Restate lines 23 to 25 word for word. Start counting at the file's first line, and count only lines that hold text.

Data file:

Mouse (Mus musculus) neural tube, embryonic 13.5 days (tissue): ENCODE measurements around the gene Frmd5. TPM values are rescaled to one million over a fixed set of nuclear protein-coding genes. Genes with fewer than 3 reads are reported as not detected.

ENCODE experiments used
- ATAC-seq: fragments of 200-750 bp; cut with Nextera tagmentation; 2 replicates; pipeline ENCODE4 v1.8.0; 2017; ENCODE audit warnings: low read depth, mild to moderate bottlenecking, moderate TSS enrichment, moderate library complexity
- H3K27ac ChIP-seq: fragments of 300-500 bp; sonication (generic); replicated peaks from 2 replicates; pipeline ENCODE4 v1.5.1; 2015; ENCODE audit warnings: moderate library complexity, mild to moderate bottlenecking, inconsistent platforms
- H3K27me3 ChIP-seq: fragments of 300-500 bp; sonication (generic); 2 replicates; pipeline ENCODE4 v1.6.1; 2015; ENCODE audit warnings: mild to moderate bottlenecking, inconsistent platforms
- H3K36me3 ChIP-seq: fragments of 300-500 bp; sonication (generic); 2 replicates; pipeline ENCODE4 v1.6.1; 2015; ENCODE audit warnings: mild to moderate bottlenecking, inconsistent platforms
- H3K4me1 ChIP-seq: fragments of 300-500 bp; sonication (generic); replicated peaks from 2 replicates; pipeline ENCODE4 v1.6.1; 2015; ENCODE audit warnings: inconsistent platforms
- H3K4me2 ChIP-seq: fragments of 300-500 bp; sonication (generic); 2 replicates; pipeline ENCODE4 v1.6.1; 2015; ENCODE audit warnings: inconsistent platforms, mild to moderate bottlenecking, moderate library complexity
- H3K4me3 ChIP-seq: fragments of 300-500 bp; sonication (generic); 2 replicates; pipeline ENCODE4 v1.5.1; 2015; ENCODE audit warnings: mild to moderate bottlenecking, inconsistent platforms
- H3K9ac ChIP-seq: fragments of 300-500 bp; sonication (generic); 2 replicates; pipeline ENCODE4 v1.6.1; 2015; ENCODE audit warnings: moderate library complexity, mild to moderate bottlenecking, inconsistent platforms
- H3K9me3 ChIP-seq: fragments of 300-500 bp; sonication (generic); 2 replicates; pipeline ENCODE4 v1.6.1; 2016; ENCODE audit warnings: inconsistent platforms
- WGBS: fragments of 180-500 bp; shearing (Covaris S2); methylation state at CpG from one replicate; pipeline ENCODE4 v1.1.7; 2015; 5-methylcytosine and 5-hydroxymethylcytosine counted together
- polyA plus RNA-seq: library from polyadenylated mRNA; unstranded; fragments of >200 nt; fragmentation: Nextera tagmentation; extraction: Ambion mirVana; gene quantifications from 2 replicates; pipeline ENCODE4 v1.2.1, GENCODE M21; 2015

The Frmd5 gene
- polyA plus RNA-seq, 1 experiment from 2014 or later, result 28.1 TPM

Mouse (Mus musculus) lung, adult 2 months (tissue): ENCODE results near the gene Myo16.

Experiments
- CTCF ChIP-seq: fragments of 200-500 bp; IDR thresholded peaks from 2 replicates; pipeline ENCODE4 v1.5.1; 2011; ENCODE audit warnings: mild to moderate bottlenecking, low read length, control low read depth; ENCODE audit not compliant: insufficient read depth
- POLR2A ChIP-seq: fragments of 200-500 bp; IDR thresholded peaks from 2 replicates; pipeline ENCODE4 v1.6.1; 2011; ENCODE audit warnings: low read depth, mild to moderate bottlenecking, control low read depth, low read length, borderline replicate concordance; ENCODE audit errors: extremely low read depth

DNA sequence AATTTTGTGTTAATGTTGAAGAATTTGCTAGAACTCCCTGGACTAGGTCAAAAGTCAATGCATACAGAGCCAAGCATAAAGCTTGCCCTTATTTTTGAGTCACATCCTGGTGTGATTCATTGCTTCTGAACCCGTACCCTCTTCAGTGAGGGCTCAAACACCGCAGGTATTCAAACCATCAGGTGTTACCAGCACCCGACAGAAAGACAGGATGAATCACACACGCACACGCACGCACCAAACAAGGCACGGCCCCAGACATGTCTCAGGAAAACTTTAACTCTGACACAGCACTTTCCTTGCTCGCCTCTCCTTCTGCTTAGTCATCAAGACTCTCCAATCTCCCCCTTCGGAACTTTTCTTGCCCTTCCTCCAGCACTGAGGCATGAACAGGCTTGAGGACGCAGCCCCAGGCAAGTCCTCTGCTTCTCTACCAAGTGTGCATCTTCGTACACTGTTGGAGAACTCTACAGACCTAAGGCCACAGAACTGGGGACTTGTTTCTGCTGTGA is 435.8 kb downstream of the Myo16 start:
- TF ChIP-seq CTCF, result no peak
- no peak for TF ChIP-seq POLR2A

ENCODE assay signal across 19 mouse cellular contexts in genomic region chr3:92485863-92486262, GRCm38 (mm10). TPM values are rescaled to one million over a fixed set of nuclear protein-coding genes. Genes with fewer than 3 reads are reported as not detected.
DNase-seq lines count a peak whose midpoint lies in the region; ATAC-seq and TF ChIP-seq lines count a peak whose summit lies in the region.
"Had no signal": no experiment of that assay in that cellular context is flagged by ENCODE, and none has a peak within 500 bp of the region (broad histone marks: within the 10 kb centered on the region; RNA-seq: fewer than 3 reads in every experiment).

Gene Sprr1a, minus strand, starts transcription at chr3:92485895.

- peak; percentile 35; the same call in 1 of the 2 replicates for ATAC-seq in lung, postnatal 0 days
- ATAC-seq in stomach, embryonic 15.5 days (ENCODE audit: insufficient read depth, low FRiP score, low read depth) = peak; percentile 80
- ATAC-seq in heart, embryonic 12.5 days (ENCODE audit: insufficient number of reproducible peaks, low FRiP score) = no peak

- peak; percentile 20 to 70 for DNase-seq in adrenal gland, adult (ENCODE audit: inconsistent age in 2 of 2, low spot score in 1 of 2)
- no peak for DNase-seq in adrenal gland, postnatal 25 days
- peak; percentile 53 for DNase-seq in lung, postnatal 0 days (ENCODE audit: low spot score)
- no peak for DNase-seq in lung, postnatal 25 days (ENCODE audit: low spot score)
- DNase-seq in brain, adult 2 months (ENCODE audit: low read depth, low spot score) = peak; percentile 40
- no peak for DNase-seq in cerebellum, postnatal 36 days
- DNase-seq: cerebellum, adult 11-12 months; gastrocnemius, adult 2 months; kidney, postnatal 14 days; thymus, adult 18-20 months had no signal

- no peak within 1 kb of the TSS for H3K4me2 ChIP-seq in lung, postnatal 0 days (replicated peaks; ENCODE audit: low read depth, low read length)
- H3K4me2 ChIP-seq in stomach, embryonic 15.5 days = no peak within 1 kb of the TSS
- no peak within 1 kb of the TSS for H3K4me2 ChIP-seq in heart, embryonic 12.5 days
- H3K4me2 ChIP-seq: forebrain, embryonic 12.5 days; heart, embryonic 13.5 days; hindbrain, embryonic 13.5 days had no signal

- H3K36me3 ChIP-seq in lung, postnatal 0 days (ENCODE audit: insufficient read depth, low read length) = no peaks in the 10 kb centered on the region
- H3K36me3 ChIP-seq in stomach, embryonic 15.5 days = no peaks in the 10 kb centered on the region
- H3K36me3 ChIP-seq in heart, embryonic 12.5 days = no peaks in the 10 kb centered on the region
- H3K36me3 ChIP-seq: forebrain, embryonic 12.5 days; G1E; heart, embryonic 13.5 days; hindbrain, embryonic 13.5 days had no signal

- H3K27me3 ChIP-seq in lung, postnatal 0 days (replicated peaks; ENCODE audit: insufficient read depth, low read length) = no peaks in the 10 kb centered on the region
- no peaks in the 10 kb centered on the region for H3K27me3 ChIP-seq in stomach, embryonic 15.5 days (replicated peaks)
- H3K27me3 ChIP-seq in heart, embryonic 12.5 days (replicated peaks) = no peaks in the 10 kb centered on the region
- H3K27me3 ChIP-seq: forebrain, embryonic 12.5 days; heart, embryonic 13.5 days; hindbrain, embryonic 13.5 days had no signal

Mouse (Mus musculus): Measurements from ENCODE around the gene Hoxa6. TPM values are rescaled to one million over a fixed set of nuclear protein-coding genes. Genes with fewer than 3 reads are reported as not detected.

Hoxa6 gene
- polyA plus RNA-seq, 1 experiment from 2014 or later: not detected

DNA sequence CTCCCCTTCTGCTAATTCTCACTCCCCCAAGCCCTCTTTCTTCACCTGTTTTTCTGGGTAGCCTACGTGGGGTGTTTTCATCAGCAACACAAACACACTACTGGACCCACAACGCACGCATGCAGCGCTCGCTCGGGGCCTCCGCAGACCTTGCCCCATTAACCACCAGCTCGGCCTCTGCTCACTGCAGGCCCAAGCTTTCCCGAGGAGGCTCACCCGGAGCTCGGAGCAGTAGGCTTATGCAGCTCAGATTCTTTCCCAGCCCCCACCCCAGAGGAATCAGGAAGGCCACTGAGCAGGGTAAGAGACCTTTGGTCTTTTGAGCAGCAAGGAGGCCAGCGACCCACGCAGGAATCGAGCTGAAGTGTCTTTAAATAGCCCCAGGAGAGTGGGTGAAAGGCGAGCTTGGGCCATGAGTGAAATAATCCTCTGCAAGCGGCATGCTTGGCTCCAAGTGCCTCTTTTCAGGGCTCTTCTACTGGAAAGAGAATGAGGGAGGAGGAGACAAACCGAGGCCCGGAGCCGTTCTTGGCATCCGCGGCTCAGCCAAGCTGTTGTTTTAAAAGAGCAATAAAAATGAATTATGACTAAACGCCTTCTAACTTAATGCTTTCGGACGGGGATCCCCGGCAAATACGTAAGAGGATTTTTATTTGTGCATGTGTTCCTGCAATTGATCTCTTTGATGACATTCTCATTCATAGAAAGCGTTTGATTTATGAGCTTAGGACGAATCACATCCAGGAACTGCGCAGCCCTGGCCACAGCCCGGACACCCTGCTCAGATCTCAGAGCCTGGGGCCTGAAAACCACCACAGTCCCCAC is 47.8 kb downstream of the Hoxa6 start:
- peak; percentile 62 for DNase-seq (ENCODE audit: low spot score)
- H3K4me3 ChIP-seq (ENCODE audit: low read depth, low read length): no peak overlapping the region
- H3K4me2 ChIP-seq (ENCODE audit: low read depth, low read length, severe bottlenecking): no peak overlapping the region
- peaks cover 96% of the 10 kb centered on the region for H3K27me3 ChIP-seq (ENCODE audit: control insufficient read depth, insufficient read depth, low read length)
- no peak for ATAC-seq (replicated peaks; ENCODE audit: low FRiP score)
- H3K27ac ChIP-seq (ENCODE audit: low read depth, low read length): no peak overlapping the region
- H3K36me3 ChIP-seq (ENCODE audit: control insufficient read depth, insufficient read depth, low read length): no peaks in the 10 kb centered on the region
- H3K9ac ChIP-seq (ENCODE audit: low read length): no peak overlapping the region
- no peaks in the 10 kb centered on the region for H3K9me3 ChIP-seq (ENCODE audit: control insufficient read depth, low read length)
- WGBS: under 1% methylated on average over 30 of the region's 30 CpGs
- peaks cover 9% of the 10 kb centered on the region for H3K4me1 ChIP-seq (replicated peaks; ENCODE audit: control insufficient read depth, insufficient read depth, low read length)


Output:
ENCODE assay signal across 19 mouse cellular contexts in genomic region chr3:92485863-92486262, GRCm38 (mm10). TPM values are rescaled to one million over a fixed set of nuclear protein-coding genes. Genes with fewer than 3 reads are reported as not detected.
DNase-seq lines count a peak whose midpoint lies in the region; ATAC-seq and TF ChIP-seq lines count a peak whose summit lies in the region.
"Had no signal": no experiment of that assay in that cellular context is flagged by ENCODE, and none has a peak within 500 bp of the region (broad histone marks: within the 10 kb centered on the region; RNA-seq: fewer than 3 reads in every experiment).